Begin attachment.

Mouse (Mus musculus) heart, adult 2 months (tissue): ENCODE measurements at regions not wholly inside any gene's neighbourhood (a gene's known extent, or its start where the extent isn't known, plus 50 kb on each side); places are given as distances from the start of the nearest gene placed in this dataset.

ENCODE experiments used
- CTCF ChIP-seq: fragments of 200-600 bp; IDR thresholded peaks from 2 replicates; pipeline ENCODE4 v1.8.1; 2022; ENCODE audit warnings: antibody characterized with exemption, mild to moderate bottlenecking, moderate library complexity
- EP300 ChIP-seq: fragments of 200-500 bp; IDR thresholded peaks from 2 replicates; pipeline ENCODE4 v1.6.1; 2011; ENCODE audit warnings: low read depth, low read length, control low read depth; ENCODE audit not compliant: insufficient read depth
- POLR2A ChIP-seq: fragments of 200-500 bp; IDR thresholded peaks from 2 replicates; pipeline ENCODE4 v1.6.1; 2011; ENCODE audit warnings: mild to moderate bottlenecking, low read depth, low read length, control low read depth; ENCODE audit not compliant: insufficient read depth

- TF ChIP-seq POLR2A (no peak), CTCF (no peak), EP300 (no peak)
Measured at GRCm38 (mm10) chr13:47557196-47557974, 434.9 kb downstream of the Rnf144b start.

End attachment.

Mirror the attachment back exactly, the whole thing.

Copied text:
Mouse (Mus musculus) heart, adult 2 months (tissue): ENCODE measurements at regions not wholly inside any gene's neighbourhood (a gene's known extent, or its start where the extent isn't known, plus 50 kb on each side); places are given as distances from the start of the nearest gene placed in this dataset.

ENCODE experiments used
- CTCF ChIP-seq: fragments of 200-600 bp; IDR thresholded peaks from 2 replicates; pipeline ENCODE4 v1.8.1; 2022; ENCODE audit warnings: antibody characterized with exemption, mild to moderate bottlenecking, moderate library complexity
- EP300 ChIP-seq: fragments of 200-500 bp; IDR thresholded peaks from 2 replicates; pipeline ENCODE4 v1.6.1; 2011; ENCODE audit warnings: low read depth, low read length, control low read depth; ENCODE audit not compliant: insufficient read depth
- POLR2A ChIP-seq: fragments of 200-500 bp; IDR thresholded peaks from 2 replicates; pipeline ENCODE4 v1.6.1; 2011; ENCODE audit warnings: mild to moderate bottlenecking, low read depth, low read length, control low read depth; ENCODE audit not compliant: insufficient read depth

- TF ChIP-seq POLR2A (no peak), CTCF (no peak), EP300 (no peak)
Measured at GRCm38 (mm10) chr13:47557196-47557974, 434.9 kb downstream of the Rnf144b start.